Today, if you’re a North Carolina Baptist church planter you are in the retirement plan.
Ross spent 20 years as an adult Sunday School consultant, equipping lay leaders “to teach people scriptural truths that are life changing,” he said. He was a school teacher four years, working on a Ph.D. in education when he was called into vocational ministry. He earned a master of divinity degree from Southeastern Baptist Theological Seminary in 1975.
When he took a busload of his first church members to a Sunday School conference, he was “absolutely embarrassed” he said because the conference leader read to him.
He promised his church members never to take them to another conference unless he verified the qualifications of its leaders beforehand.
Before long he was the one leading those conferences as Sunday School director Robert Stewart asked him to join the BSC staff in 1979.
Ross and Rhea, his wife of 43 years, are members of Salem Baptist Church in Apex and fans of all things University of North Carolina.
He has taught leadership recruitment and training at Southeastern adjunctively for 13 years and currently co-teaches a class at Campbell Divinity School on designing church programs and ministries.
(EDITOR’S NOTE — Just 10 minutes after Ross gave the interview with the Biblical Recorder, he received a call from the friend of a 42-year-old pastor who had to resign his church because of illness from cancer. The caller had encouraged his friend several years ago to enroll in the retirement plan, especially for the protection benefits. He did not, and now he and his family face a very uncertain financial future.)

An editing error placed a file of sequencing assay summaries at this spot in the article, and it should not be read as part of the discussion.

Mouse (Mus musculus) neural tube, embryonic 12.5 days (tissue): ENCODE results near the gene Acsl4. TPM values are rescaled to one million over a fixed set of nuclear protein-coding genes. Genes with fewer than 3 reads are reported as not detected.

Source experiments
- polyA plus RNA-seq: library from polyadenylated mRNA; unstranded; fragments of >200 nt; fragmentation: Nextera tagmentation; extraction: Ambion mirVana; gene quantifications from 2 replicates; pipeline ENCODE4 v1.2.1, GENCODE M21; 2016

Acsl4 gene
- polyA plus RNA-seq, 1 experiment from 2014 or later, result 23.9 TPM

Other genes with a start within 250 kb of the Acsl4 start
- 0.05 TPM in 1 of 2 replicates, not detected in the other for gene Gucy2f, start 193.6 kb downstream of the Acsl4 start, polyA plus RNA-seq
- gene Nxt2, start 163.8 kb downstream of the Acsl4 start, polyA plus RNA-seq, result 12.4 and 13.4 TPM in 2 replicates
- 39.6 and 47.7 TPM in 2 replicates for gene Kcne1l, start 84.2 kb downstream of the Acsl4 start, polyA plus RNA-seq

For information on how your church can be a model employer and best provide for and protect your staff, contact Johnny Ross at (919) 459-5594 or [email protected].
Related to this story
Special series — Body parts
Did you know you have a large church staff? Your gifts through the Cooperative Program support a staff resource at the Baptist State Convention of North Carolina that exists to serve your church.
The Biblical Recorder continues a series — Body Parts — featuring one of your Convention staff members, and churches which has grown through that staff member’s ministry. Body Parts is inspired by 1 Cor. 12:12 — “The body is a unit, though it is made up of many parts; and though all its parts are many, they form one body. So it is with Christ” (NIV). The parts of the Baptist State Convention exist to serve you.
This week: Johnny Ross, consultant with GuideStone Financial Resources.
Coming next: Eddie Thompson, family ministry.
Visit Body Parts, a Biblical Recorder special series.